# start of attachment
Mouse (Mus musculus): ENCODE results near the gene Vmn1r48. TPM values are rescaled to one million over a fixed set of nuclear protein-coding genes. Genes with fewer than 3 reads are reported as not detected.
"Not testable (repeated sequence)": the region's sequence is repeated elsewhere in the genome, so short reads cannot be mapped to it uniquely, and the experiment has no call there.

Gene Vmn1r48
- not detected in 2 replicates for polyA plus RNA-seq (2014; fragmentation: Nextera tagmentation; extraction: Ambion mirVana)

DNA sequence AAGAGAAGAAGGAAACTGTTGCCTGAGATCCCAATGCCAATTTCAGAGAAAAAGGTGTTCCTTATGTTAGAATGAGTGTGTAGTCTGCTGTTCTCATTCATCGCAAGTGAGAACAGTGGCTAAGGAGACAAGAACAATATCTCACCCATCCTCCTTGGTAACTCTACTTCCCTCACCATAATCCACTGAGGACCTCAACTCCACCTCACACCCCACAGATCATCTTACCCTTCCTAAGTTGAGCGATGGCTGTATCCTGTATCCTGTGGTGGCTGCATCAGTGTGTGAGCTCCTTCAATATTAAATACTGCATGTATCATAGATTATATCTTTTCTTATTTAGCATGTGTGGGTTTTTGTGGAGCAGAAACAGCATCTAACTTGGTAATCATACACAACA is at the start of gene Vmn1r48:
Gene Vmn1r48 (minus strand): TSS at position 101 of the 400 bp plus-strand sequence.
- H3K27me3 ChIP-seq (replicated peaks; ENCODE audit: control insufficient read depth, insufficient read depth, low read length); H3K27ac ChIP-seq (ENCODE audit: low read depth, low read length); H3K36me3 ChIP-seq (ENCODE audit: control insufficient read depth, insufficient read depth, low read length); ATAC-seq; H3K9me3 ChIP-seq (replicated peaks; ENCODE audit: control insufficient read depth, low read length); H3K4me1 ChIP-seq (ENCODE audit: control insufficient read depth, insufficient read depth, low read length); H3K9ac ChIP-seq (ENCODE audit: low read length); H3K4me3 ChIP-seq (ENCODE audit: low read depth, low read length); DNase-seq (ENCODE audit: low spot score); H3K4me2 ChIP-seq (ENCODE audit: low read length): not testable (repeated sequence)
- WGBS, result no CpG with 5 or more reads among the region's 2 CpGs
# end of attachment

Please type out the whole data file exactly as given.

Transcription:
Mouse (Mus musculus): ENCODE results near the gene Vmn1r48. TPM values are rescaled to one million over a fixed set of nuclear protein-coding genes. Genes with fewer than 3 reads are reported as not detected.
"Not testable (repeated sequence)": the region's sequence is repeated elsewhere in the genome, so short reads cannot be mapped to it uniquely, and the experiment has no call there.

Gene Vmn1r48
- not detected in 2 replicates for polyA plus RNA-seq (2014; fragmentation: Nextera tagmentation; extraction: Ambion mirVana)

DNA sequence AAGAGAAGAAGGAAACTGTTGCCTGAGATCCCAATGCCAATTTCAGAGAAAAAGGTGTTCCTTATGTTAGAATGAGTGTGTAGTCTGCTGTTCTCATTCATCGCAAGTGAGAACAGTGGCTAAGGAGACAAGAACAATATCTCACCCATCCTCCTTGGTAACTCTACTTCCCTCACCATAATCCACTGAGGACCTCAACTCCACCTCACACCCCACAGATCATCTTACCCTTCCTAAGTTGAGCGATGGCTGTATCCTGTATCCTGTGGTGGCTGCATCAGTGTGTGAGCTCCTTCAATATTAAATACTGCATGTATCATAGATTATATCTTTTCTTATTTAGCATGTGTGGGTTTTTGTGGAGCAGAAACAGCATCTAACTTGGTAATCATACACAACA is at the start of gene Vmn1r48:
Gene Vmn1r48 (minus strand): TSS at position 101 of the 400 bp plus-strand sequence.
- H3K27me3 ChIP-seq (replicated peaks; ENCODE audit: control insufficient read depth, insufficient read depth, low read length); H3K27ac ChIP-seq (ENCODE audit: low read depth, low read length); H3K36me3 ChIP-seq (ENCODE audit: control insufficient read depth, insufficient read depth, low read length); ATAC-seq; H3K9me3 ChIP-seq (replicated peaks; ENCODE audit: control insufficient read depth, low read length); H3K4me1 ChIP-seq (ENCODE audit: control insufficient read depth, insufficient read depth, low read length); H3K9ac ChIP-seq (ENCODE audit: low read length); H3K4me3 ChIP-seq (ENCODE audit: low read depth, low read length); DNase-seq (ENCODE audit: low spot score); H3K4me2 ChIP-seq (ENCODE audit: low read length): not testable (repeated sequence)
- WGBS, result no CpG with 5 or more reads among the region's 2 CpGs